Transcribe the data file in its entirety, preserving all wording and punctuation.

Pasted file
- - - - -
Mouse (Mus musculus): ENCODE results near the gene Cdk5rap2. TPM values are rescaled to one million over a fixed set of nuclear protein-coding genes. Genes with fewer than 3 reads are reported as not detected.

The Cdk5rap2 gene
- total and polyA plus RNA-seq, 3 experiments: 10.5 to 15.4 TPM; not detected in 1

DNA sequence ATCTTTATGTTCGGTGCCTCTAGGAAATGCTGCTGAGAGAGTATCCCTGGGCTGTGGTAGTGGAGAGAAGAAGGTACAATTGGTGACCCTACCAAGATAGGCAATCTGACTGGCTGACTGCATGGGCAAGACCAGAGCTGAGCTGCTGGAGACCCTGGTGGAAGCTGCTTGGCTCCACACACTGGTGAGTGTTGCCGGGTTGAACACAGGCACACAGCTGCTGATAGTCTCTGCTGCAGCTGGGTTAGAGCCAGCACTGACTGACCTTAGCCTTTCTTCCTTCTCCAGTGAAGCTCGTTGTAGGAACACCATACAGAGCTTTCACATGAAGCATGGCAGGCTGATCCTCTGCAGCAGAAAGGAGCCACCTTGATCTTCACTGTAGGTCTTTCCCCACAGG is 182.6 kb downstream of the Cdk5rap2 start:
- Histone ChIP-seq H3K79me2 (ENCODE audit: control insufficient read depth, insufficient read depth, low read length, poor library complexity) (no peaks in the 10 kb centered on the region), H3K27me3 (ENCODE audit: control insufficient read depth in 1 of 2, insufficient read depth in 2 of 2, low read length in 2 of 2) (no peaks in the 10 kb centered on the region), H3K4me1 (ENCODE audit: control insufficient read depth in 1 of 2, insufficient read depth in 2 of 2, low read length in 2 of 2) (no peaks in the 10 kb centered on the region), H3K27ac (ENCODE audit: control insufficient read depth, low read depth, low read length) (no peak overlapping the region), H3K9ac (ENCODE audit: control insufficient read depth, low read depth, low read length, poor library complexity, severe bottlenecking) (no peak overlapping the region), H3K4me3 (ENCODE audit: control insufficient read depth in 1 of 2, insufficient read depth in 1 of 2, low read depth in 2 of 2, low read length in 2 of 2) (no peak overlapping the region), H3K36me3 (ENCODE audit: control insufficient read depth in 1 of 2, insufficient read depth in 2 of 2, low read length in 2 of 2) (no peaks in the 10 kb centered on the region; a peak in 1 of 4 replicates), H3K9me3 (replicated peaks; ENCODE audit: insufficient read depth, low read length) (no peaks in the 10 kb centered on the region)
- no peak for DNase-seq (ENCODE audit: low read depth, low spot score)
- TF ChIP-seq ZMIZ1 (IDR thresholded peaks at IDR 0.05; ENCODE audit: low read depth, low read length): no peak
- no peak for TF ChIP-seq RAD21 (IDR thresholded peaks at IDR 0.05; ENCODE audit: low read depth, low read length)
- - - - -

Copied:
Mouse (Mus musculus): ENCODE results near the gene Cdk5rap2. TPM values are rescaled to one million over a fixed set of nuclear protein-coding genes. Genes with fewer than 3 reads are reported as not detected.

The Cdk5rap2 gene
- total and polyA plus RNA-seq, 3 experiments: 10.5 to 15.4 TPM; not detected in 1

DNA sequence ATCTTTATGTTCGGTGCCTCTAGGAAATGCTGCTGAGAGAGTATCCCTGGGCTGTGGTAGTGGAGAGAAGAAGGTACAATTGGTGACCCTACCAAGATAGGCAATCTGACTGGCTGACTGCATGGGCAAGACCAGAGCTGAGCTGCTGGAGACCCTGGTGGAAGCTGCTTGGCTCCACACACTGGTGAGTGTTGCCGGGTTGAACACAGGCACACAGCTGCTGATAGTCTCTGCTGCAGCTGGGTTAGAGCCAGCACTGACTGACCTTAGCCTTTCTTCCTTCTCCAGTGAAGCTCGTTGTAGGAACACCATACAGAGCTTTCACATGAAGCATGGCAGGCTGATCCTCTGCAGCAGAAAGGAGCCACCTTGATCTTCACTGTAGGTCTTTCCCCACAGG is 182.6 kb downstream of the Cdk5rap2 start:
- Histone ChIP-seq H3K79me2 (ENCODE audit: control insufficient read depth, insufficient read depth, low read length, poor library complexity) (no peaks in the 10 kb centered on the region), H3K27me3 (ENCODE audit: control insufficient read depth in 1 of 2, insufficient read depth in 2 of 2, low read length in 2 of 2) (no peaks in the 10 kb centered on the region), H3K4me1 (ENCODE audit: control insufficient read depth in 1 of 2, insufficient read depth in 2 of 2, low read length in 2 of 2) (no peaks in the 10 kb centered on the region), H3K27ac (ENCODE audit: control insufficient read depth, low read depth, low read length) (no peak overlapping the region), H3K9ac (ENCODE audit: control insufficient read depth, low read depth, low read length, poor library complexity, severe bottlenecking) (no peak overlapping the region), H3K4me3 (ENCODE audit: control insufficient read depth in 1 of 2, insufficient read depth in 1 of 2, low read depth in 2 of 2, low read length in 2 of 2) (no peak overlapping the region), H3K36me3 (ENCODE audit: control insufficient read depth in 1 of 2, insufficient read depth in 2 of 2, low read length in 2 of 2) (no peaks in the 10 kb centered on the region; a peak in 1 of 4 replicates), H3K9me3 (replicated peaks; ENCODE audit: insufficient read depth, low read length) (no peaks in the 10 kb centered on the region)
- no peak for DNase-seq (ENCODE audit: low read depth, low spot score)
- TF ChIP-seq ZMIZ1 (IDR thresholded peaks at IDR 0.05; ENCODE audit: low read depth, low read length): no peak
- no peak for TF ChIP-seq RAD21 (IDR thresholded peaks at IDR 0.05; ENCODE audit: low read depth, low read length)